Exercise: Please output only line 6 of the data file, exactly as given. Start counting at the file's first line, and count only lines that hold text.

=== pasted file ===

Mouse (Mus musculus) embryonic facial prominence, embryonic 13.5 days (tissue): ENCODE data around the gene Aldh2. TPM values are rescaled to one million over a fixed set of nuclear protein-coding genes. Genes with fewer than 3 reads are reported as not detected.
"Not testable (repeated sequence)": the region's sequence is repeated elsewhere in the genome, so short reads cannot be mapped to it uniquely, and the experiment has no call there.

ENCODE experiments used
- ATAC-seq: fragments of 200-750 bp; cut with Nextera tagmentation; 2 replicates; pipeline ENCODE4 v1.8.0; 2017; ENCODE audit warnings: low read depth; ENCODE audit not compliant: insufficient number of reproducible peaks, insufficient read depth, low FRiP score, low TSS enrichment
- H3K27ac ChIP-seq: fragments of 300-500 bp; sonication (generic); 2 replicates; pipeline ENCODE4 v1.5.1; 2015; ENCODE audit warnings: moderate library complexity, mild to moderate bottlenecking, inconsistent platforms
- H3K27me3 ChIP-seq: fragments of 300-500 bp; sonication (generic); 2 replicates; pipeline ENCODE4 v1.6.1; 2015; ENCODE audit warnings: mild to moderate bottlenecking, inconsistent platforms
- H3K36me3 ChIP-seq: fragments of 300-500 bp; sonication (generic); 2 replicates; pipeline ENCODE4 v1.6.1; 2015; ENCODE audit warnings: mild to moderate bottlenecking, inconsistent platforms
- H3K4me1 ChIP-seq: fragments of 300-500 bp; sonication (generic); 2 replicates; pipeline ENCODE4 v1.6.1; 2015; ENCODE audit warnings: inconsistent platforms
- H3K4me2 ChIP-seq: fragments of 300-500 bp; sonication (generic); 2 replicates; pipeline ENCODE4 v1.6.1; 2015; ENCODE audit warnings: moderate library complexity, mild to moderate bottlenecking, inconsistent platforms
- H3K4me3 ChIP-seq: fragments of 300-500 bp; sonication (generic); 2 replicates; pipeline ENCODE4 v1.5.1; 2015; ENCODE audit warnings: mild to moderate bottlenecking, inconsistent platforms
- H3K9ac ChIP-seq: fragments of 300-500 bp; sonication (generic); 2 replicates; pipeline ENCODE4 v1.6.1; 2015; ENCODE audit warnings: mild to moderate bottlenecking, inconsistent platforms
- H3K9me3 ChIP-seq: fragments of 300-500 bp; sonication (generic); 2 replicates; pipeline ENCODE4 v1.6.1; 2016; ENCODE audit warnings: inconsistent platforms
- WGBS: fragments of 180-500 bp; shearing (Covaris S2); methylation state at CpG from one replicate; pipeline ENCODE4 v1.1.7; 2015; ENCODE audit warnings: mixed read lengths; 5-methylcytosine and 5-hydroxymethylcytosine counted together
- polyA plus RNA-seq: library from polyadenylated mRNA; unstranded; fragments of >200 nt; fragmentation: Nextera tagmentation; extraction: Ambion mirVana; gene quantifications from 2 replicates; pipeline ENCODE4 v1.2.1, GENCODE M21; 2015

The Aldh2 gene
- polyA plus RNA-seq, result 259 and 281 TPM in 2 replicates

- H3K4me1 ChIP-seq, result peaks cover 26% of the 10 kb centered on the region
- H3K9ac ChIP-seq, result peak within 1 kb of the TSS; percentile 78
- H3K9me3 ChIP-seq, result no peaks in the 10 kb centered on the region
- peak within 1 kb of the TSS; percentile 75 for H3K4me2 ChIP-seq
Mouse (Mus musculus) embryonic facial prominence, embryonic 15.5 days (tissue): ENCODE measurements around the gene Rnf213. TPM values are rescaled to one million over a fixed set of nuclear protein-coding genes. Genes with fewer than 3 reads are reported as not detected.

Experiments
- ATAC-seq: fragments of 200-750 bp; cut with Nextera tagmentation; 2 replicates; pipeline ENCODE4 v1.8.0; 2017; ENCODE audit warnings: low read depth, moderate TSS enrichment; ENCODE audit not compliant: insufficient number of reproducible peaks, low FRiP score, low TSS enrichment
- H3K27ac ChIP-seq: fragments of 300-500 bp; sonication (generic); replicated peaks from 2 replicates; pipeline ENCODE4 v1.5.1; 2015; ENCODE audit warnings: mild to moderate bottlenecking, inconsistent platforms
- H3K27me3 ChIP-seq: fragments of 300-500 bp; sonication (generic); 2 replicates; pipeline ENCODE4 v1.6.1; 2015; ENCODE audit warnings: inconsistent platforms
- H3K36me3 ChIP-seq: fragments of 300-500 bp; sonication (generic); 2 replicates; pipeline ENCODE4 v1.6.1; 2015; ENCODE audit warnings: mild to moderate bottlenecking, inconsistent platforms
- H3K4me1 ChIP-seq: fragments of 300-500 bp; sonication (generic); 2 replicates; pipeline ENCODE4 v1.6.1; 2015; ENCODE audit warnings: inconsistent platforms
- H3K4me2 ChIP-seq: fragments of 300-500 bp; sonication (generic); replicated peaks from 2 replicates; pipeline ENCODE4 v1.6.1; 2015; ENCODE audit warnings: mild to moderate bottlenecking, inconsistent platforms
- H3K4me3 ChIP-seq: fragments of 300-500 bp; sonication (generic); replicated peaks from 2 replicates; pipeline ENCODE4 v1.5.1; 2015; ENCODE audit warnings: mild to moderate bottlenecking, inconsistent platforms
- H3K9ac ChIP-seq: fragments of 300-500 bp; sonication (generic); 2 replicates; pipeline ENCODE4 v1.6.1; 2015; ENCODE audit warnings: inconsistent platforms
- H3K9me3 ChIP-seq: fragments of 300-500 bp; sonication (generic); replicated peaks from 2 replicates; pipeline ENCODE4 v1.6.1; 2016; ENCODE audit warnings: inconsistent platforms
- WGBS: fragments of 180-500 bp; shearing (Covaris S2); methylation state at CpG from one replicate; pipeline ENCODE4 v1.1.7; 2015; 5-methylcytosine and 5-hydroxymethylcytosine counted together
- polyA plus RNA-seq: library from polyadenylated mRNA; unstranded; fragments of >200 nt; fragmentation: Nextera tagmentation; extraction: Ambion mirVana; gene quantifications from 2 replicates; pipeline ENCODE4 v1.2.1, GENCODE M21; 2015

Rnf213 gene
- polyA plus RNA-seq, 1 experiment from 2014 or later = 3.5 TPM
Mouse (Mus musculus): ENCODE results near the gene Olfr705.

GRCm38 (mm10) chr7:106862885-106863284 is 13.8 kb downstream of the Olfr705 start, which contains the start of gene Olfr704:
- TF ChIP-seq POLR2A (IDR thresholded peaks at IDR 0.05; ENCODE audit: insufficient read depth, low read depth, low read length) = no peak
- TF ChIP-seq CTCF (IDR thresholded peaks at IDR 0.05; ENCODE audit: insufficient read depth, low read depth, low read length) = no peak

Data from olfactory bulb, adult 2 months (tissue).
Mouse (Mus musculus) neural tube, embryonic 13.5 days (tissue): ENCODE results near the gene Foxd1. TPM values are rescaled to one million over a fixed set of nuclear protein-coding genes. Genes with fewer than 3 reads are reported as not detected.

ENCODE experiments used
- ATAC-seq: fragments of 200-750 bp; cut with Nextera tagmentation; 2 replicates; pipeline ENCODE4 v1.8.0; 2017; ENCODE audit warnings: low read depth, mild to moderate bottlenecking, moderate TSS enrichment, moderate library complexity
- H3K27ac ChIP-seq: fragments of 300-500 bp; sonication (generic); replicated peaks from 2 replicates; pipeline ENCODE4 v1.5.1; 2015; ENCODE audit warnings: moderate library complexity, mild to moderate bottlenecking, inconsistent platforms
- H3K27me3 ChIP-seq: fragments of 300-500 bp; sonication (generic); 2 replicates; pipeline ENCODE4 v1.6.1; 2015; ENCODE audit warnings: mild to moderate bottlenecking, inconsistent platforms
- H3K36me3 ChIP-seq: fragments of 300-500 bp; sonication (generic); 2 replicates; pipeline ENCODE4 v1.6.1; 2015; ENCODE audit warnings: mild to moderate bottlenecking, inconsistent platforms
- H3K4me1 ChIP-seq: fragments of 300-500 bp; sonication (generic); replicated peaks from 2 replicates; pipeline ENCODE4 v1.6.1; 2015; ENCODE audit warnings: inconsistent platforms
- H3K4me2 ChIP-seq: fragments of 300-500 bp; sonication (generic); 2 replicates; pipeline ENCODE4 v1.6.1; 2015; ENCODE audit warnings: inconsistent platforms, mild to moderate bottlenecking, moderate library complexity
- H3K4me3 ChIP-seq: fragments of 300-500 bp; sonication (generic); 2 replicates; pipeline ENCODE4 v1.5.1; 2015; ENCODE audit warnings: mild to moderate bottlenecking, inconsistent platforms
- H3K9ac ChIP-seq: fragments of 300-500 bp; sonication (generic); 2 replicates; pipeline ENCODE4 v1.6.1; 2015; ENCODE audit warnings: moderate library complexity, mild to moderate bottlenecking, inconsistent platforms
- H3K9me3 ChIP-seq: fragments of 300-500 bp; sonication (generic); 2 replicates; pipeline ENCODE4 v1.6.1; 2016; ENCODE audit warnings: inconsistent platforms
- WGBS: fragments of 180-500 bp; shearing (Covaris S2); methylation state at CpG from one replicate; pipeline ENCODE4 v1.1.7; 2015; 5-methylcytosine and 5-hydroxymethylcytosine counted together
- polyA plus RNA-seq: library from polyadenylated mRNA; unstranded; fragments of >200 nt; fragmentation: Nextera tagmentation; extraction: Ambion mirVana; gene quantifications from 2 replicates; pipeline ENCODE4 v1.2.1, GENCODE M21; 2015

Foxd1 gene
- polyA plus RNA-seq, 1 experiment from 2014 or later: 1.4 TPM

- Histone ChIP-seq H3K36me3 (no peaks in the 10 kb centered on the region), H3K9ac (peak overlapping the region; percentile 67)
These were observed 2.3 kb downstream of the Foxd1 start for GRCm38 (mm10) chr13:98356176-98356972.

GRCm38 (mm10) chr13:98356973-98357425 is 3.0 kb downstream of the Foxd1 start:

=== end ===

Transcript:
- H3K27me3 ChIP-seq: fragments of 300-500 bp; sonication (generic); 2 replicates; pipeline ENCODE4 v1.6.1; 2015; ENCODE audit warnings: mild to moderate bottlenecking, inconsistent platforms